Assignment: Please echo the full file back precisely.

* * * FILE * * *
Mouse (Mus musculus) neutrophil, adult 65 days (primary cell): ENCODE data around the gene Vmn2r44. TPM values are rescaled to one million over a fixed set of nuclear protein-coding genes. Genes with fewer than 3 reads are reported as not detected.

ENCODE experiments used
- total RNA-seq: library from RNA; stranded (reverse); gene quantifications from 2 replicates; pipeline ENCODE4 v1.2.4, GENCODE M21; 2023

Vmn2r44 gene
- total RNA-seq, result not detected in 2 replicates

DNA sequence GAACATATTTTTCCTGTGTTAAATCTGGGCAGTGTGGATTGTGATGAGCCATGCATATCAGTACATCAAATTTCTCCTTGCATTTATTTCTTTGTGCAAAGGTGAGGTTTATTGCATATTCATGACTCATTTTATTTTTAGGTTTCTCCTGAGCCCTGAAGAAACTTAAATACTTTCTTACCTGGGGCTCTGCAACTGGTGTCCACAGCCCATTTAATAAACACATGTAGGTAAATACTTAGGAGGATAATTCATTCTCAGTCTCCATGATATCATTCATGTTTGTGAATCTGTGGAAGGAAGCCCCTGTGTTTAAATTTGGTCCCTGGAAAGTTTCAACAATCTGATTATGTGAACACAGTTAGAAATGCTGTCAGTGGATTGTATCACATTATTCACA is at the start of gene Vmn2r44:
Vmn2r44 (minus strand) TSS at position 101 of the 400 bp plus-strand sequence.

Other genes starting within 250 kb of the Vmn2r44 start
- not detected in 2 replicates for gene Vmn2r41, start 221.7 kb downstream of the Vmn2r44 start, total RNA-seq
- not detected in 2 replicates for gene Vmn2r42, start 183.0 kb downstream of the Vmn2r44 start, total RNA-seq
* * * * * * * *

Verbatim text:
Mouse (Mus musculus) neutrophil, adult 65 days (primary cell): ENCODE data around the gene Vmn2r44. TPM values are rescaled to one million over a fixed set of nuclear protein-coding genes. Genes with fewer than 3 reads are reported as not detected.

ENCODE experiments used
- total RNA-seq: library from RNA; stranded (reverse); gene quantifications from 2 replicates; pipeline ENCODE4 v1.2.4, GENCODE M21; 2023

Vmn2r44 gene
- total RNA-seq, result not detected in 2 replicates

DNA sequence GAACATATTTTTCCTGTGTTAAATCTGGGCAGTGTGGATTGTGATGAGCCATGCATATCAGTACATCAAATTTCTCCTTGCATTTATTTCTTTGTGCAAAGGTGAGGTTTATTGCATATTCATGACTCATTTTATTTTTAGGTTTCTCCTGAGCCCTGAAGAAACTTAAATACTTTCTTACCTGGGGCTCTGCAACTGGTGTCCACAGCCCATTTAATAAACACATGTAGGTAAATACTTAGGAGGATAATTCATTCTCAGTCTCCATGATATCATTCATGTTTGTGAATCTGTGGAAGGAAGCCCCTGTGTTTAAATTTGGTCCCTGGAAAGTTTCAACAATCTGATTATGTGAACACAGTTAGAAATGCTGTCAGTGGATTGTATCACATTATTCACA is at the start of gene Vmn2r44:
Vmn2r44 (minus strand) TSS at position 101 of the 400 bp plus-strand sequence.

Other genes starting within 250 kb of the Vmn2r44 start
- not detected in 2 replicates for gene Vmn2r41, start 221.7 kb downstream of the Vmn2r44 start, total RNA-seq
- not detected in 2 replicates for gene Vmn2r42, start 183.0 kb downstream of the Vmn2r44 start, total RNA-seq